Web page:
Calling The Flaming Lips' album Zaireeka unique is an understatement. Released in 1997, it consists of four CDs, each with eight tracks, meant to be synchronized together on up to four CD players. The corresponding tracks on each CD contain parts of a whole song. One CD may have the drums and bass, another guitars, another vocals, etc.
The idea is to assemble at least four interested people and four CD players arranged around some physical space to play the album. Generally someone leads a countdown and each person attempts to start their CD player at the same time. Each track begins with a voice announcing the track number (then the CD numbers, each staggered) so the participants can easily tell if the CDs are synchronized.
The idea came from a series of "parking lot experiments" the band executed, where dozens of participants in cars were given cassette tapes with different arrangements of music or sounds on them. The band would conduct the various sections to create a seemingly random, yet strangely coherent composition. Wayne Coyne, The Flaming Lips lead singer, saw that "...the audience liked the idea of participating in their own entertainment..." He envisioned all the participants as creators of the music claiming, "...the musicians are just tape decks."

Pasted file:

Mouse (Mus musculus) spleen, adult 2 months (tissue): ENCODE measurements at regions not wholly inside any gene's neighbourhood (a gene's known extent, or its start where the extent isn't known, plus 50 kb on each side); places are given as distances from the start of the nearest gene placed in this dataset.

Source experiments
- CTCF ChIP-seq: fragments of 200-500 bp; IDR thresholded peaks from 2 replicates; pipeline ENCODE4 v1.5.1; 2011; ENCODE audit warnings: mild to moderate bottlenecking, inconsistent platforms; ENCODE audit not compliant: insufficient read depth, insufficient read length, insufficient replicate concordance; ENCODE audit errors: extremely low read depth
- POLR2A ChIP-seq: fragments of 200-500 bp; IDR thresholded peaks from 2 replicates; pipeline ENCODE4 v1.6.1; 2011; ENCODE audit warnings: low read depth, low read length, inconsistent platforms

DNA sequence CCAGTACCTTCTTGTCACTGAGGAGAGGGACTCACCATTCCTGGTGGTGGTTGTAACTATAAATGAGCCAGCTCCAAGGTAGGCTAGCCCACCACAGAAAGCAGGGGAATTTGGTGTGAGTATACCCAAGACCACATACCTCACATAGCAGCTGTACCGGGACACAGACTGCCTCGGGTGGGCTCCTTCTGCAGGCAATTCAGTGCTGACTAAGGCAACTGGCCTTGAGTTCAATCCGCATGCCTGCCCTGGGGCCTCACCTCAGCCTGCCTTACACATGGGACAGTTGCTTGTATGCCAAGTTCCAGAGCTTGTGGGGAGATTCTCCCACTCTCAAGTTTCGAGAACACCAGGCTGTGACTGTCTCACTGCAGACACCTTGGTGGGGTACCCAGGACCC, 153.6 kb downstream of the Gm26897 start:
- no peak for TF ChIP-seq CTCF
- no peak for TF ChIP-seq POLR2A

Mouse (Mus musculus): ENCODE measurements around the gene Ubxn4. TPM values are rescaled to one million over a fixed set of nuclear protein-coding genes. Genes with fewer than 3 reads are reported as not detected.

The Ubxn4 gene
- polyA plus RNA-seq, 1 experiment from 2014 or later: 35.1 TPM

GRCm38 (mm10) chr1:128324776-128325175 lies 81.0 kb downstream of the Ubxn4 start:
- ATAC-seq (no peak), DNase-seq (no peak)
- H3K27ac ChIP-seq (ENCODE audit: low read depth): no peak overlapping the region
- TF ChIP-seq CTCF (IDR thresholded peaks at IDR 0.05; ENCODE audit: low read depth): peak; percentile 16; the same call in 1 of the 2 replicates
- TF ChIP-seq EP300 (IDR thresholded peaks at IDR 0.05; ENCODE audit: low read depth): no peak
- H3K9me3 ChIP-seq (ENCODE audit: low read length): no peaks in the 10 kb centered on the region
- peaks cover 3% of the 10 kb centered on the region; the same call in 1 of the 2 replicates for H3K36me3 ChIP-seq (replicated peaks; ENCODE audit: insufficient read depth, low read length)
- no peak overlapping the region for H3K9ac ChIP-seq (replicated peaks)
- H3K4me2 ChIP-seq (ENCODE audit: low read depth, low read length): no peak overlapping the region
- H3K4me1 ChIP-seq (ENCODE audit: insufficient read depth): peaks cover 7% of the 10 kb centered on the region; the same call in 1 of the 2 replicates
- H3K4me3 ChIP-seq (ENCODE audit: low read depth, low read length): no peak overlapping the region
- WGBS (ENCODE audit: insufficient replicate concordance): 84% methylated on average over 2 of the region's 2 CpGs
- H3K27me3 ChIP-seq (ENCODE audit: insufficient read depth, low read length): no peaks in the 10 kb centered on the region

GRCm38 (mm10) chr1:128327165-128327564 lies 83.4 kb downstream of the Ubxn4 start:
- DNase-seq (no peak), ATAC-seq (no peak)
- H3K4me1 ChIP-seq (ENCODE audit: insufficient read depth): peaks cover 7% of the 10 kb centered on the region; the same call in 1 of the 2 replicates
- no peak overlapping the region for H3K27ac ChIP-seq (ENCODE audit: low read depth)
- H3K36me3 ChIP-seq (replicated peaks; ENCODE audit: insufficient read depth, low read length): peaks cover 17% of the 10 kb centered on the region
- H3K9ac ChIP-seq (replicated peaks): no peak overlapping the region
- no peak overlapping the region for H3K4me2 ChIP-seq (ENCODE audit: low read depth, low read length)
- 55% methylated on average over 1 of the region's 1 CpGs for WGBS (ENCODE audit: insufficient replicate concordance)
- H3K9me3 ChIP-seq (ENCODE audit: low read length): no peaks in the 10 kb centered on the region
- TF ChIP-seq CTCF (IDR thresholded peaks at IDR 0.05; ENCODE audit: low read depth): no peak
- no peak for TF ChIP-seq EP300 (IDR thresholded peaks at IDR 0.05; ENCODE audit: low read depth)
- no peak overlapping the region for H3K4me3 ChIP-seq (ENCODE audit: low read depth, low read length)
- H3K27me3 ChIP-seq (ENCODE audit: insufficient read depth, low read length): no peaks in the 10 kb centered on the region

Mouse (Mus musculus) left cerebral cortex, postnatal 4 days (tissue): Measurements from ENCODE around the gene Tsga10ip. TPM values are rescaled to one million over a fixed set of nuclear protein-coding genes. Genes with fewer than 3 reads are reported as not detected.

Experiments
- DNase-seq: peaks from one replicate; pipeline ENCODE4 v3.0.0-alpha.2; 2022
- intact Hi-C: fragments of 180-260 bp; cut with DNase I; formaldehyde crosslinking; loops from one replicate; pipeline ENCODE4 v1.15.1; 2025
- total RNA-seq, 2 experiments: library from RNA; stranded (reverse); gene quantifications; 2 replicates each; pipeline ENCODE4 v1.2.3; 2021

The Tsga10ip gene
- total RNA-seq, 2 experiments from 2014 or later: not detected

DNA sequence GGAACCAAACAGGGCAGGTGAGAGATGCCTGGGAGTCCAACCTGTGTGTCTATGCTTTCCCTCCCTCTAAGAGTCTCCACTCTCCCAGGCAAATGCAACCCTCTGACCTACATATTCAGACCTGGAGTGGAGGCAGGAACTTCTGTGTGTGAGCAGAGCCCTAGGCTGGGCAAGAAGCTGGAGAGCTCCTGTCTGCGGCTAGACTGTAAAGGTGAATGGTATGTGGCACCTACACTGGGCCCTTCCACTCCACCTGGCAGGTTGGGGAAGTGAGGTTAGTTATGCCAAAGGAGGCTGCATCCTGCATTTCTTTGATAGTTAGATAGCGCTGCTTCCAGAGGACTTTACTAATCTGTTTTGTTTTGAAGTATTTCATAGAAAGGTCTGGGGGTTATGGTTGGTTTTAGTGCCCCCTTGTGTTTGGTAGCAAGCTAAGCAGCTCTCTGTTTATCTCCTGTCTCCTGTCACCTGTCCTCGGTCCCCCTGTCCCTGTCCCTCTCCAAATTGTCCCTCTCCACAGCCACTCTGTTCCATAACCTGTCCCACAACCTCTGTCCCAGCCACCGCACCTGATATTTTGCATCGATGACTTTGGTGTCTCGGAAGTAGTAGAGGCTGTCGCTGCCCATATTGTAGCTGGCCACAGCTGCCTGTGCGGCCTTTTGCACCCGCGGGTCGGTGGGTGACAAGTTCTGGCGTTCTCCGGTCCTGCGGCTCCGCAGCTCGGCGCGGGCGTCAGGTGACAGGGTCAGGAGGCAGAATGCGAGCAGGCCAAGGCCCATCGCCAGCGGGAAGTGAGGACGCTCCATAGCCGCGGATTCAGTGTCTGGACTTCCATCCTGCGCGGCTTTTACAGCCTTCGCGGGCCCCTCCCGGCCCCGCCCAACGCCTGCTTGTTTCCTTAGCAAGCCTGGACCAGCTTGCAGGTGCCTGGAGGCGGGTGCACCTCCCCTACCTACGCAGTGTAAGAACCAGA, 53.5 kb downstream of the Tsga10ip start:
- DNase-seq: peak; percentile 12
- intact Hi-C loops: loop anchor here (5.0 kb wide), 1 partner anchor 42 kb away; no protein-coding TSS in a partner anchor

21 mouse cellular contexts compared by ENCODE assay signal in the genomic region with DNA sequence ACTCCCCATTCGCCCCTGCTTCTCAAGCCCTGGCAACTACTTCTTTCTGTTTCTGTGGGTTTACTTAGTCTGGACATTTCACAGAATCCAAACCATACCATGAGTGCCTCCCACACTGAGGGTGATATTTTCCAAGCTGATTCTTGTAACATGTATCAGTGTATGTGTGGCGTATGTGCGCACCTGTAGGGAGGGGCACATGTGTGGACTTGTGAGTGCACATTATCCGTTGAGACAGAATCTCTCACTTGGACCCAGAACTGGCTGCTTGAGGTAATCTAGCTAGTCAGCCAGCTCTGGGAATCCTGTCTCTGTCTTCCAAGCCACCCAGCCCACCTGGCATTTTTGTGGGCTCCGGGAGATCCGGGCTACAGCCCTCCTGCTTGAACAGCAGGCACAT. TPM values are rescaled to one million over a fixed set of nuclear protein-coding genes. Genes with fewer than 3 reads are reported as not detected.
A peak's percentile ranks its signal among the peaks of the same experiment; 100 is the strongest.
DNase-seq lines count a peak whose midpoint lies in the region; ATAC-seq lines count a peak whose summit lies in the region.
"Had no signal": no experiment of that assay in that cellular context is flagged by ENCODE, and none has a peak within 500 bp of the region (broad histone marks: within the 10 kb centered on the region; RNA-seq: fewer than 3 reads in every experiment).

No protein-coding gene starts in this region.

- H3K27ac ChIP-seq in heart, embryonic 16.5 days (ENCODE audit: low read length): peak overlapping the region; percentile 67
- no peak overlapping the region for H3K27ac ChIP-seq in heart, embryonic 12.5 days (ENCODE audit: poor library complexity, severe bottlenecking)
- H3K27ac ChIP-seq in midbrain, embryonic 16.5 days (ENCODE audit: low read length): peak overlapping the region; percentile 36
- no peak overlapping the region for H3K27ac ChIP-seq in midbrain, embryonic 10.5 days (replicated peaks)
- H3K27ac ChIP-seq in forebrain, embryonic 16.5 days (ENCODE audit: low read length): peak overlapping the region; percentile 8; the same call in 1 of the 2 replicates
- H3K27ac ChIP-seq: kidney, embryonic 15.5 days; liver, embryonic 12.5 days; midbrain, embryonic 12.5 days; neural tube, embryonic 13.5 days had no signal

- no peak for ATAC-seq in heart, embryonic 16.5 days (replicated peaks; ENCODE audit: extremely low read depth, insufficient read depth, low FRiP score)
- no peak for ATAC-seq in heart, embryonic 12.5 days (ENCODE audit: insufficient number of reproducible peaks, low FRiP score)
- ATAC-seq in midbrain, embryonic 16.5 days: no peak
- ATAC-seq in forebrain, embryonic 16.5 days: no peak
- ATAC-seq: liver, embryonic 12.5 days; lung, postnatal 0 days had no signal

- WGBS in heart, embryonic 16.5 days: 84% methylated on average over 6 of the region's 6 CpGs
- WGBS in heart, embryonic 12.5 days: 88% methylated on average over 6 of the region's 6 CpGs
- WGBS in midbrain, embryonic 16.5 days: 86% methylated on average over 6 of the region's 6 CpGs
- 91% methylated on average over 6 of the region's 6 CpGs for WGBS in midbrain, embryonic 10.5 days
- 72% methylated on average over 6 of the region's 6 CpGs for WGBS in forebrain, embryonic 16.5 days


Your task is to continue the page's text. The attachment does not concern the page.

The band decided to come up with a version of the experiments that could be played at home, eventually creating Zaireeka, described by Coyne as "...a kind of anarchy meets inspiration, or maybe a mess with a purpose..."
In today's digital world the concept is often difficult to grasp. Why wouldn't you just use widely available software to rip the CDs onto a computer and mix them together? When I got the album (about 5 years ago) that's the first thing I did, which essentially makes it like any other CD or digital download. But that misses the point.